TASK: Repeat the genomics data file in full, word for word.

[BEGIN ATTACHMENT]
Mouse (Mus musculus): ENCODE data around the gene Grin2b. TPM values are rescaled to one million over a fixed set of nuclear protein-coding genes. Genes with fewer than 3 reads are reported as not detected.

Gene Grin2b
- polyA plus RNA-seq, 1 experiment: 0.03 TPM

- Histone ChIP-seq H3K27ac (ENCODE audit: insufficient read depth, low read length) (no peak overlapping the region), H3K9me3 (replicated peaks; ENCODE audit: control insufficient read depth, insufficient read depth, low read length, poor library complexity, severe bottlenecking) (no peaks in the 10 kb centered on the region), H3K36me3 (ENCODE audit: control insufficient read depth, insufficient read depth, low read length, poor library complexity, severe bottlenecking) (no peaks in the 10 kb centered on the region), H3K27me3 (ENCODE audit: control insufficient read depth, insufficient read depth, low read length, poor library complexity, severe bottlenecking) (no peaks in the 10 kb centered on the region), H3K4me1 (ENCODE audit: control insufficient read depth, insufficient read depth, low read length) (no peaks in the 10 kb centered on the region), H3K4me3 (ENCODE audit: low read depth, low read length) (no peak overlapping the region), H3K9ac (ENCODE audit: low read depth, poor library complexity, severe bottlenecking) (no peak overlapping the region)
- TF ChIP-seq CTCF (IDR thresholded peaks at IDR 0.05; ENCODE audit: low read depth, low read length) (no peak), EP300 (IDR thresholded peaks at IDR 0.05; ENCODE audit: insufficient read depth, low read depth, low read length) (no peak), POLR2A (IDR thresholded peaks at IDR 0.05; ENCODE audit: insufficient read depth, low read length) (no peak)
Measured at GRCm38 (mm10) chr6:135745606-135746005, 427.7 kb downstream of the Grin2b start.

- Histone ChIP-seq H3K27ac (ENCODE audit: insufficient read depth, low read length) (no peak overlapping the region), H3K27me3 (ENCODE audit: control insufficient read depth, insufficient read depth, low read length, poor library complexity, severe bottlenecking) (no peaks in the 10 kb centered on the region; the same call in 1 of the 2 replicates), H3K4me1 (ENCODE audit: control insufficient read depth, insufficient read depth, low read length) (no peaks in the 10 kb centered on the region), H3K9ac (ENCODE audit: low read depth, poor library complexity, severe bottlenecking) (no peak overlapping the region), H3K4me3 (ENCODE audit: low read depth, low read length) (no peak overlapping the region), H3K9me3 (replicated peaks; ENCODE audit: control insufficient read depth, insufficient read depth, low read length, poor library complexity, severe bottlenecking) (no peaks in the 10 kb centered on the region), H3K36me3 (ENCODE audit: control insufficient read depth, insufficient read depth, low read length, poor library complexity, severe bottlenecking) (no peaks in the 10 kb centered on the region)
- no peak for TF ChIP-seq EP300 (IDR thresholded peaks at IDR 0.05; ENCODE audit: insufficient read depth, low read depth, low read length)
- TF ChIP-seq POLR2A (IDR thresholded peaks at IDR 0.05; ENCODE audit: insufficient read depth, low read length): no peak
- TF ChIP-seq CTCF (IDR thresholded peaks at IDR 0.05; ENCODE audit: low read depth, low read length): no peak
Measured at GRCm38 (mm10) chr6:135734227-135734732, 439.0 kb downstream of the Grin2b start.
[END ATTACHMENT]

Mouse (Mus musculus): ENCODE data around the gene Grin2b. TPM values are rescaled to one million over a fixed set of nuclear protein-coding genes. Genes with fewer than 3 reads are reported as not detected.

Gene Grin2b
- polyA plus RNA-seq, 1 experiment: 0.03 TPM

- Histone ChIP-seq H3K27ac (ENCODE audit: insufficient read depth, low read length) (no peak overlapping the region), H3K9me3 (replicated peaks; ENCODE audit: control insufficient read depth, insufficient read depth, low read length, poor library complexity, severe bottlenecking) (no peaks in the 10 kb centered on the region), H3K36me3 (ENCODE audit: control insufficient read depth, insufficient read depth, low read length, poor library complexity, severe bottlenecking) (no peaks in the 10 kb centered on the region), H3K27me3 (ENCODE audit: control insufficient read depth, insufficient read depth, low read length, poor library complexity, severe bottlenecking) (no peaks in the 10 kb centered on the region), H3K4me1 (ENCODE audit: control insufficient read depth, insufficient read depth, low read length) (no peaks in the 10 kb centered on the region), H3K4me3 (ENCODE audit: low read depth, low read length) (no peak overlapping the region), H3K9ac (ENCODE audit: low read depth, poor library complexity, severe bottlenecking) (no peak overlapping the region)
- TF ChIP-seq CTCF (IDR thresholded peaks at IDR 0.05; ENCODE audit: low read depth, low read length) (no peak), EP300 (IDR thresholded peaks at IDR 0.05; ENCODE audit: insufficient read depth, low read depth, low read length) (no peak), POLR2A (IDR thresholded peaks at IDR 0.05; ENCODE audit: insufficient read depth, low read length) (no peak)
Measured at GRCm38 (mm10) chr6:135745606-135746005, 427.7 kb downstream of the Grin2b start.

- Histone ChIP-seq H3K27ac (ENCODE audit: insufficient read depth, low read length) (no peak overlapping the region), H3K27me3 (ENCODE audit: control insufficient read depth, insufficient read depth, low read length, poor library complexity, severe bottlenecking) (no peaks in the 10 kb centered on the region; the same call in 1 of the 2 replicates), H3K4me1 (ENCODE audit: control insufficient read depth, insufficient read depth, low read length) (no peaks in the 10 kb centered on the region), H3K9ac (ENCODE audit: low read depth, poor library complexity, severe bottlenecking) (no peak overlapping the region), H3K4me3 (ENCODE audit: low read depth, low read length) (no peak overlapping the region), H3K9me3 (replicated peaks; ENCODE audit: control insufficient read depth, insufficient read depth, low read length, poor library complexity, severe bottlenecking) (no peaks in the 10 kb centered on the region), H3K36me3 (ENCODE audit: control insufficient read depth, insufficient read depth, low read length, poor library complexity, severe bottlenecking) (no peaks in the 10 kb centered on the region)
- no peak for TF ChIP-seq EP300 (IDR thresholded peaks at IDR 0.05; ENCODE audit: insufficient read depth, low read depth, low read length)
- TF ChIP-seq POLR2A (IDR thresholded peaks at IDR 0.05; ENCODE audit: insufficient read depth, low read length): no peak
- TF ChIP-seq CTCF (IDR thresholded peaks at IDR 0.05; ENCODE audit: low read depth, low read length): no peak
Measured at GRCm38 (mm10) chr6:135734227-135734732, 439.0 kb downstream of the Grin2b start.